What Is Driving Luxury E-Commerce Smuggling Scams?

    Smaller e-commerce companies present themselves as more trustworthy than the bigger platforms in regard to authenticity but struggle to stay competitive. is currently having a mid-year sale promotion. Photo:
    Ruonan ZhengAuthor
      Published   in News

    The arrest of Ji Wenhong, the CEO of put an end to a year-long investigation into the company by China Customs officials in Guangdong province over allegations that it had smuggled goods into the country in violation of customs law. But this case also brings into focus the plight of e-commerce sites who are struggling to make a profit and who, unlike the big ones—Tmall and—don't benefit from direct relationships with brands.

    “ is an unlucky one," a cross-border e-commerce expert who has previously helped luxury brands set up vendor stores on Tmall and told Jing Daily on the condition of anonymity. "They were sacrificed to the government's increased tightening of the e-commerce border control.”

    He said the news of shows the obstacles faced by luxury cross-border e-commerce platforms in China. Companies like ironically present themselves as more trustworthy than the bigger sites, when it comes to authenticity. Yet, they must stay competitive with regard to pricing. Smuggling is a solution they often resort to.

    According to reports, Ji was charged with arranging for the purchase of luxury goods from Europe and the United States to have it shipped to Hong Kong. From Hong Kong, the company would arrange through a logistics company in Shenzhen for professional smugglers, or “water guests” as they are known in Chinese slang, to bring the goods to mainland China avoiding import duties.

    Ji has been charged with smuggling into China goods worth 438 million yuan (66 million), according to news reports who cited government officials.

    E-commerce companies smuggle goods illegally to avoid the heavy duty on imports. The expert explained how e-commerce sites operate in China: a big company like (though he could not speak directly to Xiu’s situation) would directly negotiate with brands and buy out a lot of off-season goods, which are usually 40 to 50 percent less than in-season goods.

    But in order to ship luxury goods such as apparel, fragrances and handbags to China, the cross-border import duty of these items (comprising the VAT (value-added tax) and import duties) would run up to around 47 to 77 percent for different categories, according to the official website of the General Administration of Customs in China. So, for any e-commerce company going through regular channels, they can't offer users competitive pricing, and the pricing ends up being the same as it would had consumers bought from the official brand stores in China.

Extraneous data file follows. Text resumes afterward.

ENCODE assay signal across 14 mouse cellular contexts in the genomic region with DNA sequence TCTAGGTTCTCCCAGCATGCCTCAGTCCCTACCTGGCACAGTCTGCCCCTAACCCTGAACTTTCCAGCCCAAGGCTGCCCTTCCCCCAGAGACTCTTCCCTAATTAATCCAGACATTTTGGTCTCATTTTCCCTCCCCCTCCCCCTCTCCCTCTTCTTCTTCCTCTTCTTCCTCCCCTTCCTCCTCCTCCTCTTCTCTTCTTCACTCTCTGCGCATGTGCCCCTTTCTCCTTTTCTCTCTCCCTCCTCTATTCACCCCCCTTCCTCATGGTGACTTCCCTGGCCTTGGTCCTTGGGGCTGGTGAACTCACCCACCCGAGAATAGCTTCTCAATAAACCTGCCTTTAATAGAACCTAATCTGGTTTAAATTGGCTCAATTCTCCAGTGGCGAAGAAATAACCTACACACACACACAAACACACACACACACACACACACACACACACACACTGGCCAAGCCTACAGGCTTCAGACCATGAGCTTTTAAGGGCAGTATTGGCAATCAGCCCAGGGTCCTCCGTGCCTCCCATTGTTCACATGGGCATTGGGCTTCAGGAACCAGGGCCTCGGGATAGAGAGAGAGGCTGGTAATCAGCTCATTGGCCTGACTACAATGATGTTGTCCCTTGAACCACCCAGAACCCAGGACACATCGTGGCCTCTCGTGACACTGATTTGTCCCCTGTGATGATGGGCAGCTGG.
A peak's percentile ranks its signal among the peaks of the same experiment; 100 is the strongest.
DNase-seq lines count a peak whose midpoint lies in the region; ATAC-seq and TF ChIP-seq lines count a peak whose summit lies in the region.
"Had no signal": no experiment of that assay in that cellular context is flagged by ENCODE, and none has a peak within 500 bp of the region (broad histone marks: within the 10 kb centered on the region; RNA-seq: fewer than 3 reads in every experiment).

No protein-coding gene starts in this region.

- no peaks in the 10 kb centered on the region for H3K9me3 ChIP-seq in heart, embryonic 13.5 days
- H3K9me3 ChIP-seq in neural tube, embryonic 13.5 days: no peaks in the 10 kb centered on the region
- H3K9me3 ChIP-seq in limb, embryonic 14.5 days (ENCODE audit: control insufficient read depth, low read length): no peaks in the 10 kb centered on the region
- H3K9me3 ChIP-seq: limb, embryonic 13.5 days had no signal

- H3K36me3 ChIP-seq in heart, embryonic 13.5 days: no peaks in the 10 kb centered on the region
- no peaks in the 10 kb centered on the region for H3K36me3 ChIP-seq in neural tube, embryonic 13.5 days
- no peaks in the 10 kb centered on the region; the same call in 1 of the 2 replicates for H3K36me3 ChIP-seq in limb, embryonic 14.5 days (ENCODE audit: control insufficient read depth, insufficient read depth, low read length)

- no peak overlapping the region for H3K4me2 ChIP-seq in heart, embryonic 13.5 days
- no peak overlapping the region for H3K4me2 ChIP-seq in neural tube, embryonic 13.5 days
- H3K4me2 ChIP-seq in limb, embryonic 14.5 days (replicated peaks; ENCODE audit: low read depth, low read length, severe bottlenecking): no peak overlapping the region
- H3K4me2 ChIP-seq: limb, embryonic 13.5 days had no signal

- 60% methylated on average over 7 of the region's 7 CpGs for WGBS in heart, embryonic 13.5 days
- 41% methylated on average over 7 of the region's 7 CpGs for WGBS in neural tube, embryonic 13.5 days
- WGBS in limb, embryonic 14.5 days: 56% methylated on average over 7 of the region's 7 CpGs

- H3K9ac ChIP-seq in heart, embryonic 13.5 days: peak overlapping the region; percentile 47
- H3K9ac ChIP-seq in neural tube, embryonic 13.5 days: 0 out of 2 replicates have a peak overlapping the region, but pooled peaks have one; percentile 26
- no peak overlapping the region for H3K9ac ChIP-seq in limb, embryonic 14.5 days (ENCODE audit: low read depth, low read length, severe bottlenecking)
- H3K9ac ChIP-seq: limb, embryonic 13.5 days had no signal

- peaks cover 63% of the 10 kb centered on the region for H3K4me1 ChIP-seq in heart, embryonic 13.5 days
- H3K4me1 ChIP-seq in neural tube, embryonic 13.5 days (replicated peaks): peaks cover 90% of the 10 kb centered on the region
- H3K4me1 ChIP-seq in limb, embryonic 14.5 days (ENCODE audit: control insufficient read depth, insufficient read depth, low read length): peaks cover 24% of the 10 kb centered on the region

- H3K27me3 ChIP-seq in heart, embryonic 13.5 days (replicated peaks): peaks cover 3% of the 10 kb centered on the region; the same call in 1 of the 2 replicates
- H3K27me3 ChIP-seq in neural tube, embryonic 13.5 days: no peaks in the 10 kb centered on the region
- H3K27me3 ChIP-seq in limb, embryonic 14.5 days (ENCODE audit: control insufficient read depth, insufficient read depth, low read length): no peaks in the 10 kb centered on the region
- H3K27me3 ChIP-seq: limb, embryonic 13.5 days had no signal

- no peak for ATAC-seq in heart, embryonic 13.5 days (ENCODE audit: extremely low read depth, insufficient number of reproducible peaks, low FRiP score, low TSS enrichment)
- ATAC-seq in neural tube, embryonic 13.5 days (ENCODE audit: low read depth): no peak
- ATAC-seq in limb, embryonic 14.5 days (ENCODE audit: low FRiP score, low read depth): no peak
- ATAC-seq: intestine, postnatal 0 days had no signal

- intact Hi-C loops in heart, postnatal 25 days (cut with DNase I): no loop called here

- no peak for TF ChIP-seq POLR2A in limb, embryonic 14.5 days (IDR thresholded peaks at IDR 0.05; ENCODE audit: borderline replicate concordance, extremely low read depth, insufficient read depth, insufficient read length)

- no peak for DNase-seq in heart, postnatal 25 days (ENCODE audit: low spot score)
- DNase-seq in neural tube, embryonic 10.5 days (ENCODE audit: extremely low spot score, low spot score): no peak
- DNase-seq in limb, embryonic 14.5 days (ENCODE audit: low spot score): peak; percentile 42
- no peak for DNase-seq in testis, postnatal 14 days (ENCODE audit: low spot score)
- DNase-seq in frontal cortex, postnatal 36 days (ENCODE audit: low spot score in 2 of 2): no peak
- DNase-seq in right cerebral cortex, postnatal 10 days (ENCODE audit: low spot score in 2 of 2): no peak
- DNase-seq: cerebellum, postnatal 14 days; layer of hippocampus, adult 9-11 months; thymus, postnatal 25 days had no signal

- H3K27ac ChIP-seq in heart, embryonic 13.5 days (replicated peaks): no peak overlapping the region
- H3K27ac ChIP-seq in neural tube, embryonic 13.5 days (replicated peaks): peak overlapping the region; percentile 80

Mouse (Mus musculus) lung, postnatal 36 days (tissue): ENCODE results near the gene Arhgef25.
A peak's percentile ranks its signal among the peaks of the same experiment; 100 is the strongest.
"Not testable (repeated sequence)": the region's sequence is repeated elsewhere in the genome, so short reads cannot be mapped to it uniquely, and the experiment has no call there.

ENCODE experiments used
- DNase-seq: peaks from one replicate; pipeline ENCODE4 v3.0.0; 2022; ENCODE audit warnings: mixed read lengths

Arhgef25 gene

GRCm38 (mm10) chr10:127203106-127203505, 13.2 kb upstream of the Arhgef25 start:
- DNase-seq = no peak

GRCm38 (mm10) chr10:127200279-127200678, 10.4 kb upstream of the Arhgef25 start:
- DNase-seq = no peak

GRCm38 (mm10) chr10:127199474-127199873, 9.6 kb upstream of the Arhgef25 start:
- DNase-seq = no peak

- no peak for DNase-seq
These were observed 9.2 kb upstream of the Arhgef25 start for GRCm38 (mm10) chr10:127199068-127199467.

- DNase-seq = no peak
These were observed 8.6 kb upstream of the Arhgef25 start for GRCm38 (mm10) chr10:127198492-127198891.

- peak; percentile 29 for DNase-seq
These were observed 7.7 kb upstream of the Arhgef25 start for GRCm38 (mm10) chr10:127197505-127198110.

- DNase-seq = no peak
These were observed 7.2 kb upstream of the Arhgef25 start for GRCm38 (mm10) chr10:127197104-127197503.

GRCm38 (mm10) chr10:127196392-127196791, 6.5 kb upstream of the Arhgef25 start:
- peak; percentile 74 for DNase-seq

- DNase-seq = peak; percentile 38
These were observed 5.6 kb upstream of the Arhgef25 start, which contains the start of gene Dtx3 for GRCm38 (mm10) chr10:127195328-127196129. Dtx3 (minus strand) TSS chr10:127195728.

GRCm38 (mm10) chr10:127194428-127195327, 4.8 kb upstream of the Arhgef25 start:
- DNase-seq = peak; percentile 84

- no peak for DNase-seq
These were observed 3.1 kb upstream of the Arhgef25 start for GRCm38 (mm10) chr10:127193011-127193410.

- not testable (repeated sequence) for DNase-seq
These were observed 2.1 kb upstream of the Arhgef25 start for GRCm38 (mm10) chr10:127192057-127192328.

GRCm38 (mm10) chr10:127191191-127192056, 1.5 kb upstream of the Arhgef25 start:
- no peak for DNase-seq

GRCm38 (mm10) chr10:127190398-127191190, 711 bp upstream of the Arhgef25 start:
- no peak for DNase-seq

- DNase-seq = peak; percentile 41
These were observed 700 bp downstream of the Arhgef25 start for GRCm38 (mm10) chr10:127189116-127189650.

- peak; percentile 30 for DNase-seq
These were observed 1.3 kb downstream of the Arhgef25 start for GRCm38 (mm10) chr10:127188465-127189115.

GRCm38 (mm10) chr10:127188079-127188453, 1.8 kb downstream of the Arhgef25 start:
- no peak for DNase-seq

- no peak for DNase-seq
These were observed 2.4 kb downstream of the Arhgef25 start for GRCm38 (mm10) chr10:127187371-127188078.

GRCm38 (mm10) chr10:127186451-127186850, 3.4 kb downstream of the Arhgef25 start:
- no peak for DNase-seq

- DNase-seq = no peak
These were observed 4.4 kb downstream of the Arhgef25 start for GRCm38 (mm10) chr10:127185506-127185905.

“You will note that the very high PRC VAT/duties drives this whole business," said Steve Dickinson, an attorney with Harris Bricken who works with foreign companies to help them enter the Chinese market. "It is what makes "daigou" work and it is what makes all the elaborate luxury items smuggling schemes work."

    Dickinson said that there are some types of "classic" smuggling that are very common. For example, some use the technique whereby low volume/high value goods are mixed in with high volume/low value goods that are difficult to examine, false customs reports are issued, and then the shipment is taken to a warehouse where the high value items are separated out.

    For luxury-loving and price-conscious Chinese consumers, they care more about where the goods come from and how much they cost than they do about how goods got to them. While is still operational, should it be shut down, another one like it may very well pop up to fill its place and satisfy consumer demand.

    As Dickinson put it, “As long as the VAT/Duties remain high, this kind of thing will occur.”

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